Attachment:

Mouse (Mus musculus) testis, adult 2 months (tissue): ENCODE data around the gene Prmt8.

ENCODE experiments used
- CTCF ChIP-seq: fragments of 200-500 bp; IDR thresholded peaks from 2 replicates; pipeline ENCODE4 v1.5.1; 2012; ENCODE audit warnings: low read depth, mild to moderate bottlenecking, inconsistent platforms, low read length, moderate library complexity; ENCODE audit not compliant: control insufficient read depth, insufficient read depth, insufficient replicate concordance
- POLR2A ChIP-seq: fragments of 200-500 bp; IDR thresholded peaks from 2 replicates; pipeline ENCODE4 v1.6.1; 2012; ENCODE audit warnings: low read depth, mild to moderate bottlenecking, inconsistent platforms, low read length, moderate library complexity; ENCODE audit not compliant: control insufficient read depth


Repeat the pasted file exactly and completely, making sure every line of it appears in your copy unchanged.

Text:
Mouse (Mus musculus) testis, adult 2 months (tissue): ENCODE data around the gene Prmt8.

ENCODE experiments used
- CTCF ChIP-seq: fragments of 200-500 bp; IDR thresholded peaks from 2 replicates; pipeline ENCODE4 v1.5.1; 2012; ENCODE audit warnings: low read depth, mild to moderate bottlenecking, inconsistent platforms, low read length, moderate library complexity; ENCODE audit not compliant: control insufficient read depth, insufficient read depth, insufficient replicate concordance
- POLR2A ChIP-seq: fragments of 200-500 bp; IDR thresholded peaks from 2 replicates; pipeline ENCODE4 v1.6.1; 2012; ENCODE audit warnings: low read depth, mild to moderate bottlenecking, inconsistent platforms, low read length, moderate library complexity; ENCODE audit not compliant: control insufficient read depth